SOCMINT stands for Social Media Intelligence. This is the act of monitoring, analysing and exploiting data available through social media networks. SOCMINT tools and solutions are specifically designed to perform this type of analytics on these platforms.
The use of social media for criminal investigations and gathering intelligence can have huge advantages. The main benefits of SOCMINT to LEAs and investigators include:
Relevant data: Social media has both historical and recent data which is consistently up to date.
Real-time intelligence: Online social networks (OSNs) provide real-time updates and information which can be valuable for ongoing events.
Initiates intelligence lifecycles: Information learned on social media can be a springboard for other forms of information gathering or analysis.
Open source: Agencies can access intelligence more easily. It also facilitates partners to collaborate through the same sources of information.
Large databases: Agencies can access and collect more data. With more to analyse, it’s easier to identify trends and patterns. This helps the analysis of individual groups and enables the monitoring and predicting an offender’s modus operandi.
Low-cost: Compared to other forms of intelligence gathering, such as HUMINT, SOCMINT is relatively cost-efficient and also low risk.
Although there is a wealth of positives when it comes to SOCMINT, there are some key considerations to keep in mind in order to make the most of this intelligence:
Reliability: Publicly created data isn’t necessarily accurate.
Privacy: Although open source, agencies need to be mindful when using SOCMINT of an individual’s rights or an OSNs privacy regulations.
Validity: When being processed, SOCMINT needs to be validated using tools that meet evidence standards. OSNs can often alter or remove image metadata and affect image quality, so not all assets acquired through social media can provide value.
Processing: Data gathered from social media needs to be processed into actionable intelligence before it can be used in an investigation. For example, an image from social media, once validated, can then be processed using the CameraForensics platform to gain Exif data and more.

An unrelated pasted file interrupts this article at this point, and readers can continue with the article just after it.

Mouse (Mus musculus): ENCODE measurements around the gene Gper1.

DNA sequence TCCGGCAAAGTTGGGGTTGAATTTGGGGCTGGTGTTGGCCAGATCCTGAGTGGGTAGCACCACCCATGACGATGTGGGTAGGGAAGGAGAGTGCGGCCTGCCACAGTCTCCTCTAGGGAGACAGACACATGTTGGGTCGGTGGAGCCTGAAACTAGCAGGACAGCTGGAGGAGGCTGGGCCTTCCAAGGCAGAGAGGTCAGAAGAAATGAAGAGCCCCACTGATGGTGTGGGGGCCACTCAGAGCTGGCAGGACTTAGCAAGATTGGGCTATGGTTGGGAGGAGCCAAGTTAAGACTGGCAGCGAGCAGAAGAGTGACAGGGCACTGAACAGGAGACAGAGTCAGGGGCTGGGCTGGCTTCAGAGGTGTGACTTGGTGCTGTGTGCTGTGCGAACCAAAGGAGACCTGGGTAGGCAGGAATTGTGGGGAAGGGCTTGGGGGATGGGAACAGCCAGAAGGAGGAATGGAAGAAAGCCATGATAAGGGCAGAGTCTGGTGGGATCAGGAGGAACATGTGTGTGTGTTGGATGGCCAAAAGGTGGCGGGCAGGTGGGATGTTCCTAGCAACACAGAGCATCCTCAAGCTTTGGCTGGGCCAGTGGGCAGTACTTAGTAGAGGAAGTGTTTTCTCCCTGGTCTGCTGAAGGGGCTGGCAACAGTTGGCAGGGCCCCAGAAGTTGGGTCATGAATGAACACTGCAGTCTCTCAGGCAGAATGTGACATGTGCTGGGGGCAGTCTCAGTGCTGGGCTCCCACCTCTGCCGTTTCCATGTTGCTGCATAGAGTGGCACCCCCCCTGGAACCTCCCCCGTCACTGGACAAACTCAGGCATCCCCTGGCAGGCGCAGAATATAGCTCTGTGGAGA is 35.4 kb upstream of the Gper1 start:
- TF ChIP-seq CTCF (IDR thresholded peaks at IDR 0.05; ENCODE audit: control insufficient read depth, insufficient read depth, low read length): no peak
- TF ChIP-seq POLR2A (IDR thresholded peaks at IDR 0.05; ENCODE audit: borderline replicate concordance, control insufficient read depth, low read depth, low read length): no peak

SOCMINT technically falls under open-source intelligence, but some profiles on OSNs are private and others have certain viewing restrictions. This introduces elements of closed source intelligence techniques.
For public forums, it is easier for law enforcement, investigators and private agencies to gather information as long as they adhere to the network’s privacy policies, GDPR and Regulation of Investigatory Powers Act (RIPA). In the case of private pages or accounts, authorities may have to acquire a legal warrant or order to access this data.
Here are some examples of SOCMINT methods authorities could use:
Manual search: Authorities or investigators can navigate through OSNs or a search engine manually to discover threat intelligence. This would often involve having a specific target or strategy in place.
Search and collection tools: There are various online tools and platforms that can help authorities search and gather data on OSNs. Many are focused on specific types of data and some may provide additional insights. Paliscope, for example, help investigators search, collect, organise and sort through large amounts of data.
Analysing tools: There is also the metadata of OSN content to consider. Tools, such as the CameraForensics platform, can analyse Exif metadata behind digital images found on social media. This provides additional data about an image, such as the time and location it was taken.
Ultimately, while there is the option of navigating through OSNs manually to discover threat intelligence, there are many online services which can help authorities search and gather data on OSNs in a more efficient manner.
There are increasing amounts of CSE material being circulated through OSNs. This could be due to criminal groups sharing images, or even well-meaning individuals sharing explicit imagery either in shock or to ‘raise awareness’.
The increase of social media activity brings with it a rise in criminal activity online. But it can also be exploited for good by authorities. The more data they have available to them, the better equipped they are to perform investigations. In tandem, the development of the right tools to aid this kind of investigating is essential.
Agencies, such as NCMEC are already making progress. They use information found online to identify potential locations of this activity and pass it on to the authorities. We are also continually developing and collaborating with our partners to develop our platform of tools to keep up with the evolution of online crime.